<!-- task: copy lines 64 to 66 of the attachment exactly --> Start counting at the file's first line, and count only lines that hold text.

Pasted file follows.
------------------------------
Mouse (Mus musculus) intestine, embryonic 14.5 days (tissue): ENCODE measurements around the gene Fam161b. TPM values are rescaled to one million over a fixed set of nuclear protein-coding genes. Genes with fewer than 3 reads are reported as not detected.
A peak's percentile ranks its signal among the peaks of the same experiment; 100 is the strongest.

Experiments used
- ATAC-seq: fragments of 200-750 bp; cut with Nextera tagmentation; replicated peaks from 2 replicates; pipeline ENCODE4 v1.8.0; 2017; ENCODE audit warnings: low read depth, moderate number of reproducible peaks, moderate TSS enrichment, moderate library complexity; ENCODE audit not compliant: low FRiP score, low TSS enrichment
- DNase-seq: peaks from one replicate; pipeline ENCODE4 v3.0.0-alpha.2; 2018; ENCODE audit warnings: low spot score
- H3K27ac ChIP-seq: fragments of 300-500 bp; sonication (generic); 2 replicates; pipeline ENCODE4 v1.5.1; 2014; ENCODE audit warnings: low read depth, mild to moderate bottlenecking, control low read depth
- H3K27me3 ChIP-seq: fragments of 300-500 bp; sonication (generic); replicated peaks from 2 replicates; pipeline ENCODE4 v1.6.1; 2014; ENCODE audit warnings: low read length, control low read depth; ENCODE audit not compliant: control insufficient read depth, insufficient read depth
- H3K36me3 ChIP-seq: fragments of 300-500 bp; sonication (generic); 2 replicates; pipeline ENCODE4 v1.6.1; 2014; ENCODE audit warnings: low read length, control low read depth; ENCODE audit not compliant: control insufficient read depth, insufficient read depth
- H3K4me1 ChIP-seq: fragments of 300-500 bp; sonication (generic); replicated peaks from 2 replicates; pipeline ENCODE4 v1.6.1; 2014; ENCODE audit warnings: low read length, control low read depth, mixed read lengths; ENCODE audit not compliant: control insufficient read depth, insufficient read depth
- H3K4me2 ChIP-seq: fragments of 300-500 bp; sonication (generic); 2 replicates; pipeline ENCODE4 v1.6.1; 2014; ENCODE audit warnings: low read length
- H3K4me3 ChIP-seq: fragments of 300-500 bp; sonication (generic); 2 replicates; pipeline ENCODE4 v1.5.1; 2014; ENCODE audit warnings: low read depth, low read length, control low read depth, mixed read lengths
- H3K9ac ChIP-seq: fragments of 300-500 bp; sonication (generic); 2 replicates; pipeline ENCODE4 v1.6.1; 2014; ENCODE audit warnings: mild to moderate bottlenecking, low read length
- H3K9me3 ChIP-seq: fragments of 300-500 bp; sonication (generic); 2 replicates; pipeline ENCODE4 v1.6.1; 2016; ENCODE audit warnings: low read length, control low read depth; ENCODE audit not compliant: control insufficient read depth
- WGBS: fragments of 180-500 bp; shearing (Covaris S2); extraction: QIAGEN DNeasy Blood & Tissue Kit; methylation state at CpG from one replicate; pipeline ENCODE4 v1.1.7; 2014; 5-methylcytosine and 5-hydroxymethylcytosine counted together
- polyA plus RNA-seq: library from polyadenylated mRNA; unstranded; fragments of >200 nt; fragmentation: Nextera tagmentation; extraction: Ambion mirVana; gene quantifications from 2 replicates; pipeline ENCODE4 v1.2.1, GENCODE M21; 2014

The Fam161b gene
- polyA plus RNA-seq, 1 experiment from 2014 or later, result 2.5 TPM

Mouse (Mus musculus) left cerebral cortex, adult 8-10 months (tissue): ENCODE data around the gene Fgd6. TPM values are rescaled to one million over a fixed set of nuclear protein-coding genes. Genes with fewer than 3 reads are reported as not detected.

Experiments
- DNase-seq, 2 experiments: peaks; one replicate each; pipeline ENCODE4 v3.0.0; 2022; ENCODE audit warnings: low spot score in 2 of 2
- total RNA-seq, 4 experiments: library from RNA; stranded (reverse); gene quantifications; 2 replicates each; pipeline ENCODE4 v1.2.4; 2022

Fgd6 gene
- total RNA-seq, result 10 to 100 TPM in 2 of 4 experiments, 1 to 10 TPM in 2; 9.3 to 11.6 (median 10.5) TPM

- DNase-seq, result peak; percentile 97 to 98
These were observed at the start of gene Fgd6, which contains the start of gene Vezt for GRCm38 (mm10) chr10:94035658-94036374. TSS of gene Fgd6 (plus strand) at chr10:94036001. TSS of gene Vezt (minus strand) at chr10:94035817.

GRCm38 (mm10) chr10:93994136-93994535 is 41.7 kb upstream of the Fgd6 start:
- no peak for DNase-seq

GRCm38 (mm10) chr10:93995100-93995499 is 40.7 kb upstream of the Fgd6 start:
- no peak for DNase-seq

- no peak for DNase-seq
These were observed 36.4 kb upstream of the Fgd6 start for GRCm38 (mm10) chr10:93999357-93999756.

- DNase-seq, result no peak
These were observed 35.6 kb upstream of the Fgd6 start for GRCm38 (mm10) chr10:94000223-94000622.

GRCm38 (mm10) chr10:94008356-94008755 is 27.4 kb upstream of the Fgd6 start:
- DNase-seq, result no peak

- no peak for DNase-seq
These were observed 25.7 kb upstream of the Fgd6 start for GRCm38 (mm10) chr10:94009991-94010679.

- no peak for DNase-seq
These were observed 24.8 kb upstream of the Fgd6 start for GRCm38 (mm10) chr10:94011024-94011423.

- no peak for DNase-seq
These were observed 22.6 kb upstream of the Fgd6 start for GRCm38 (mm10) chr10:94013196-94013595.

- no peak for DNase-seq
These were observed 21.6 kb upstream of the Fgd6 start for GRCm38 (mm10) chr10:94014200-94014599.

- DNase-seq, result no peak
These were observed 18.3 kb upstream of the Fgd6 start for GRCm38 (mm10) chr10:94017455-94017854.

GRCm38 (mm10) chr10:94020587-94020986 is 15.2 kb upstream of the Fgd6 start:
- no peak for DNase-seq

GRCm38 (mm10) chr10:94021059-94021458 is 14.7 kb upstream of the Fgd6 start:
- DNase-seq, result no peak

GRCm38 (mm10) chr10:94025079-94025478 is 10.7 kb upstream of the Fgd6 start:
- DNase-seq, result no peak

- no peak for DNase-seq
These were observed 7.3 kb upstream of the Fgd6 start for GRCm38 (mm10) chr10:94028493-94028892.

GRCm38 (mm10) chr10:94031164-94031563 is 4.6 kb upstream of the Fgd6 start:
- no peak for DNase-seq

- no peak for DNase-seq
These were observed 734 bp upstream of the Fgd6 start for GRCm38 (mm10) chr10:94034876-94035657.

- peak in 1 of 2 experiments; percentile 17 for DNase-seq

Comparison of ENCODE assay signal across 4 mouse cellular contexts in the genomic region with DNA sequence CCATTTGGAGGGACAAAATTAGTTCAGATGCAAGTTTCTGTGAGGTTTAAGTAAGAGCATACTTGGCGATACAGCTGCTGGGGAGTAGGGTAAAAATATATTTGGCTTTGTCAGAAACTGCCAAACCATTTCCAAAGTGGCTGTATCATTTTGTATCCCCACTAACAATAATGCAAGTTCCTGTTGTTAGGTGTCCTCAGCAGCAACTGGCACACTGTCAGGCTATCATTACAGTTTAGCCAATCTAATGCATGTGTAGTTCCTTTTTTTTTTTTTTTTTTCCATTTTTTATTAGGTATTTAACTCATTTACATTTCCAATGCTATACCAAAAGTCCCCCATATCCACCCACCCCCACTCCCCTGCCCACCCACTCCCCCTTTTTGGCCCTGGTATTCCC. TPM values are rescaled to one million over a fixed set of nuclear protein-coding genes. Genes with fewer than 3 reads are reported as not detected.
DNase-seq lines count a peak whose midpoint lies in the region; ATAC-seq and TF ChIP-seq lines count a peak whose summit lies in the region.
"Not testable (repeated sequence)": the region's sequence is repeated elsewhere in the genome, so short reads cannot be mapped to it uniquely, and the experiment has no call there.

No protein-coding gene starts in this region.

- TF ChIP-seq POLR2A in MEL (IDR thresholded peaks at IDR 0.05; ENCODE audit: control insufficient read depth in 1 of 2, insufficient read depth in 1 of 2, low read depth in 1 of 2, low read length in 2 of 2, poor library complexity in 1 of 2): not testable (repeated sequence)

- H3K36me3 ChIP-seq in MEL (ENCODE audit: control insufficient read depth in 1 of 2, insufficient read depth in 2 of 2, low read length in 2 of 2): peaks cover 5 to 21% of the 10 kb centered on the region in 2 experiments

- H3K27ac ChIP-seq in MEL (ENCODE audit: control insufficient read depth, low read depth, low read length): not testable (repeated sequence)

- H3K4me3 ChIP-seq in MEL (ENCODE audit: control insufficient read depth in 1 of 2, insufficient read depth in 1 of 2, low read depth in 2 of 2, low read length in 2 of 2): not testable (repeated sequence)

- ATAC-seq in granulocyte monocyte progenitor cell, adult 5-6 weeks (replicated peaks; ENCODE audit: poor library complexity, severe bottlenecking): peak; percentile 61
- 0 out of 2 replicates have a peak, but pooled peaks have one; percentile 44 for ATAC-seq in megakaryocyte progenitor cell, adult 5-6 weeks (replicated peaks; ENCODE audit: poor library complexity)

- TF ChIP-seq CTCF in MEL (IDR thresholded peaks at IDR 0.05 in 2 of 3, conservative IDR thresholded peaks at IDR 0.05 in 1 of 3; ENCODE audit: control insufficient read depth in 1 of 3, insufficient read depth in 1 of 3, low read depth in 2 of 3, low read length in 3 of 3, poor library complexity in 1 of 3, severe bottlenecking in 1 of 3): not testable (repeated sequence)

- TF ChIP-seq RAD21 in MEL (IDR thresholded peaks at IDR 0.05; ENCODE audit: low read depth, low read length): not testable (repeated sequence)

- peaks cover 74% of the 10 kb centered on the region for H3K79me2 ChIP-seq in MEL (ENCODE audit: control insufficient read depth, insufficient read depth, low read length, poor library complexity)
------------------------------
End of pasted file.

- H3K36me3 ChIP-seq in MEL (ENCODE audit: control insufficient read depth in 1 of 2, insufficient read depth in 2 of 2, low read length in 2 of 2): peaks cover 5 to 21% of the 10 kb centered on the region in 2 experiments

- H3K27ac ChIP-seq in MEL (ENCODE audit: control insufficient read depth, low read depth, low read length): not testable (repeated sequence)

- H3K4me3 ChIP-seq in MEL (ENCODE audit: control insufficient read depth in 1 of 2, insufficient read depth in 1 of 2, low read depth in 2 of 2, low read length in 2 of 2): not testable (repeated sequence)